Comics and stuff.

School has been out officially for two weeks!

I have finished 3 books, 1 short story, and started about 2 more books. Nothing gives me more pleasure than reading things I want to read. It’s fantastic.

But there are two that I want to talk about.

The first one is: Ms. Marvel Volume 1 No Normal

 

I loved this comic, and I had the pleasure of buying the second volume at Denver Comic Con this last weekend. My first thoughts went automatically to “I totally know how she feels.” I related to her instantly. I can’t say that about other comics I have read in the past. There are times I wanted to relate to characters like Peter Parker, but it wasn’t really happening. Kamala Kahn comes from a traditional Muslim family, where daughters are highly protected. At one point her parents tell her that “It’s not that we don’t trust you, we just want to protect you,” or something along those lines and I remember hearing that from dad. Actually, I still hear that from him and I’m 27. I’m sure that it’s not just the Muslims or Mexicans telling their daughters that, but I can’t recall hearing any of my other female friends mention something similar. So yeah, I got super attached to this character.

What made me stop and say “Wait, what?” was that when she gets the powers, she physically changes into Captain Marvel; a blonde-haired, blue-eyed woman. I was pretty fired up about this. Comics have so much power! They can do what other forms of literature cannot do, which is to literally show you the world and the characters. And to make one of the first non-white female characters (Storm I think was the first) to literally turn white when she has superpowers was messed up. But it got better as I went on.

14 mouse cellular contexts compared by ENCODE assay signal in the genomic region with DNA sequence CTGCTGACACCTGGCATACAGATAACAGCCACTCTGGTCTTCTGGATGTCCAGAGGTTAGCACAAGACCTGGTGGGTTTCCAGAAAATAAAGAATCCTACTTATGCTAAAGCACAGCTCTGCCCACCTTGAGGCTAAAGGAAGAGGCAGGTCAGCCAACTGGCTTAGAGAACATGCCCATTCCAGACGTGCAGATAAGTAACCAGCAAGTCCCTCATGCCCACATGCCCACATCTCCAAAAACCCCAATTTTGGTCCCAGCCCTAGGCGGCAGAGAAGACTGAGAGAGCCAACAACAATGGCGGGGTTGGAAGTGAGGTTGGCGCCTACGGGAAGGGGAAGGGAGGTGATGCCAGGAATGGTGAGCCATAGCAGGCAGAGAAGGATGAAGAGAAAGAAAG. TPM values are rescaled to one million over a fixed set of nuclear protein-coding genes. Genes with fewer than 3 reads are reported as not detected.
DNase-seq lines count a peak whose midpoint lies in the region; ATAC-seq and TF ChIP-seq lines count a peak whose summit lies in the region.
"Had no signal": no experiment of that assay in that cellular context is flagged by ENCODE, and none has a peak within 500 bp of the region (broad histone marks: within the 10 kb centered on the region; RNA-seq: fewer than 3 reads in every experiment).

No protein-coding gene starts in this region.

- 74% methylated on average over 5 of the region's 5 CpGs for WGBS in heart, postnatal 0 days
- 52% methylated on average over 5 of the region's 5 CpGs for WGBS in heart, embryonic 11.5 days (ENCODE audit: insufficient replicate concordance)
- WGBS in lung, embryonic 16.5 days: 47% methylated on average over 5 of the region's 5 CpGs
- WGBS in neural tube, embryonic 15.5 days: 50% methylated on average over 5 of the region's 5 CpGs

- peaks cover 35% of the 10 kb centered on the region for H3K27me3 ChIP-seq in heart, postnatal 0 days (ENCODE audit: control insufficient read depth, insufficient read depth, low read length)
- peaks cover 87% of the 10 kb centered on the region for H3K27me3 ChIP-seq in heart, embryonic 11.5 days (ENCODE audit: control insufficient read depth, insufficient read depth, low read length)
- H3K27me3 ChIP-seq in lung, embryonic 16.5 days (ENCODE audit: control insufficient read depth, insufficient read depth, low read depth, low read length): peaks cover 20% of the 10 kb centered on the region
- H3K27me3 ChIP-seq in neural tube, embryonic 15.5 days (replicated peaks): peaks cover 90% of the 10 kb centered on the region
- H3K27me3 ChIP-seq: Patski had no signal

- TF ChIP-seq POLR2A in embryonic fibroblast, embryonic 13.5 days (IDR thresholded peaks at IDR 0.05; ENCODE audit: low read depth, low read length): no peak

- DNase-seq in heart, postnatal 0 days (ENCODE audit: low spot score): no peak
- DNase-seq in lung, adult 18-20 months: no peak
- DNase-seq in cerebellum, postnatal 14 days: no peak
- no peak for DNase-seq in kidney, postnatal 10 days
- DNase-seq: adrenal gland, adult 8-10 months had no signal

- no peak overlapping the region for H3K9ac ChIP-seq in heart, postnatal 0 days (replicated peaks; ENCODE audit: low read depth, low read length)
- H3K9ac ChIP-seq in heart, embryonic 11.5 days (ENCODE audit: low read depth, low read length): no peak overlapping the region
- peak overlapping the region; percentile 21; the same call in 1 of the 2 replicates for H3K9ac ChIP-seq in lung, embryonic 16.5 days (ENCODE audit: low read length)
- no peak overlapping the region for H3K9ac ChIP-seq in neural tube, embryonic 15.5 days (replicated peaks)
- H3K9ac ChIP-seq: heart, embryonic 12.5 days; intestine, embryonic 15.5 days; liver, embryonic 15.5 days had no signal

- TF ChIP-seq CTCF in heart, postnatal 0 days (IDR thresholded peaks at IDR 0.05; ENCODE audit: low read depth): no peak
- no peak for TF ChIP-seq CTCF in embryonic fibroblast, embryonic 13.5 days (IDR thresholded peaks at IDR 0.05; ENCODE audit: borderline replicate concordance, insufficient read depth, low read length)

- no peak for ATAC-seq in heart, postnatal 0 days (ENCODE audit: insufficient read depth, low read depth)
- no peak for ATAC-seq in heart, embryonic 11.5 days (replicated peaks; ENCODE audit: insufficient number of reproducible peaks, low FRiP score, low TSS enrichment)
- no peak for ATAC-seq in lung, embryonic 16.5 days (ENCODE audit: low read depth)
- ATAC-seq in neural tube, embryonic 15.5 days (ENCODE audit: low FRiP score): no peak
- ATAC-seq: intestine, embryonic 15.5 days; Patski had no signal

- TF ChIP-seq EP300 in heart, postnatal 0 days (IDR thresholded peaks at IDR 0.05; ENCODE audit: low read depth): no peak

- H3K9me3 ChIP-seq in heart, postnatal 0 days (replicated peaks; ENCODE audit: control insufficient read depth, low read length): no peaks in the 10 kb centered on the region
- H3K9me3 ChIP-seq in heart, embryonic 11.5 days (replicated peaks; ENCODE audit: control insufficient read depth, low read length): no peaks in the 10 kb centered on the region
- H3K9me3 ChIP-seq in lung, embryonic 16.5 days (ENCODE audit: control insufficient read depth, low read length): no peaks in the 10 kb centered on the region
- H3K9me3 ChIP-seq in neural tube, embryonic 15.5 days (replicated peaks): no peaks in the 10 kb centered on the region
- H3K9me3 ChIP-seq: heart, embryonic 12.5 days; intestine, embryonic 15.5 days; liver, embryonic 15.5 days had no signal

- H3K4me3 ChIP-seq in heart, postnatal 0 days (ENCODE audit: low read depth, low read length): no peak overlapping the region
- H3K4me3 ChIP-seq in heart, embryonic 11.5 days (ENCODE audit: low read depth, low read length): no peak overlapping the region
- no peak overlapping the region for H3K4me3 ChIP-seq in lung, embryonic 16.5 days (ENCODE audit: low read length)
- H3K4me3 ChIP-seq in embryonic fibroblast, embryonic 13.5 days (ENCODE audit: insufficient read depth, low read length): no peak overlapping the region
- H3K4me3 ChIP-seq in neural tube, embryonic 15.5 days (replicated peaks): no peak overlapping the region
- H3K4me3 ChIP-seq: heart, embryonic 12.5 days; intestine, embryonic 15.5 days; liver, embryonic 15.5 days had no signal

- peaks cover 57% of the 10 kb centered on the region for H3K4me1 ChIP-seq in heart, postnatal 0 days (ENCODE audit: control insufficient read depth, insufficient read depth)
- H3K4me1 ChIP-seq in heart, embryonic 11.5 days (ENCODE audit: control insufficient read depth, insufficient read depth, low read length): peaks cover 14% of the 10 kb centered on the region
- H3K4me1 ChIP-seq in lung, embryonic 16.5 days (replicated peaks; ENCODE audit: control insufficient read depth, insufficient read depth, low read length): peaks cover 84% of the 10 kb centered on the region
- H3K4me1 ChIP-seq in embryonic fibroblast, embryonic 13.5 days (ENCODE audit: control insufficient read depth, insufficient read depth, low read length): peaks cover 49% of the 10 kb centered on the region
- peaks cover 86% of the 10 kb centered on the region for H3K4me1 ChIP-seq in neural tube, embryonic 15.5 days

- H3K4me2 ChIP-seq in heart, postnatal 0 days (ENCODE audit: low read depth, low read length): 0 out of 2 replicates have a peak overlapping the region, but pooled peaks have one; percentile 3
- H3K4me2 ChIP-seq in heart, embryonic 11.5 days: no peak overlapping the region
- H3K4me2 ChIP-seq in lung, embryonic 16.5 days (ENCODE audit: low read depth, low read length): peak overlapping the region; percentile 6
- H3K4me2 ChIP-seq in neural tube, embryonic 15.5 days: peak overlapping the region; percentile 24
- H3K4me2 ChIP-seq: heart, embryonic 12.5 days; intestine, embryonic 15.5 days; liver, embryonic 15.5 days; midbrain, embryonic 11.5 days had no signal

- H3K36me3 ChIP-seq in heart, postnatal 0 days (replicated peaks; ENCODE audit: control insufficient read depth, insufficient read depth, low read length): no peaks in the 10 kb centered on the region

Kamala is obviously having an identity crisis. She wants to be a modern American girl, but her family and culture are keeping her from doing that. Not that that is necessarily bad, but it makes Kamala’s teenage years that much harder. Especially, when people are not so accepting of the Islamic faith. They treat her differently and that’s what sucks.

The reason I loved this book so much was because she finds her own identity within her powers. She is still learning the ropes, but she becomes confident in herself being Ms. Marvel, not Captain Marvel. She stops changing into Captain Marvel even though she knows that she is capable of turning into anyone. She chooses to stay as Kamala.

The other book I finished was Persepolis by Marjane Satrapi. Also about a Muslim girl, but during the Islamic revolution in the 1980s.

CompletePersepolis 202x300 - Comics and stuff.

I started reading this book without any idea of what it was about. All I heard about it was that it was beautiful and about a Muslim girl getting into punk rock in Iran.

Again this was relatable in the sense that she read a lot as child and the part where she has trouble with her identity at the high school in Vienna. There was a scene where she told a stranger that she was from France instead of Iran. Another part where she shut out any news of Iran while she was in Austria so as not to be reminded of it, but for more reasonable reasons. Her family was still in Iran and to hear about all of the bad things happening there would affect her greatly. I often had times where I would actively shut out part of my culture or news from Mexico to avoid that part of me. I almost always felt bad afterwards. It hurts not be able to show the world where you come from.

This book left me with different emotions than Ms. Marvel did. Though Marjane was having a hard time as a teenager in Austria, her struggle in Iran is the most important piece. To me, anyways. Her story made me really glad that I was in America where I am allowed to vote, dress however I want to, and be able to be in public with man that is not my husband.